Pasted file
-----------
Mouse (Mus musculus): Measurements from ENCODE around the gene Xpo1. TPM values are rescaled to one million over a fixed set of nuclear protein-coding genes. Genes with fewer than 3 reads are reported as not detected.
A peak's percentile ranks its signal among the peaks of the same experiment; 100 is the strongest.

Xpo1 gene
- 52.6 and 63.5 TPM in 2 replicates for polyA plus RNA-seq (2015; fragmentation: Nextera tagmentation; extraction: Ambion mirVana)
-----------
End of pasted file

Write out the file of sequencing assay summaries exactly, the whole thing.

Mouse (Mus musculus): Measurements from ENCODE around the gene Xpo1. TPM values are rescaled to one million over a fixed set of nuclear protein-coding genes. Genes with fewer than 3 reads are reported as not detected.
A peak's percentile ranks its signal among the peaks of the same experiment; 100 is the strongest.

Xpo1 gene
- 52.6 and 63.5 TPM in 2 replicates for polyA plus RNA-seq (2015; fragmentation: Nextera tagmentation; extraction: Ambion mirVana)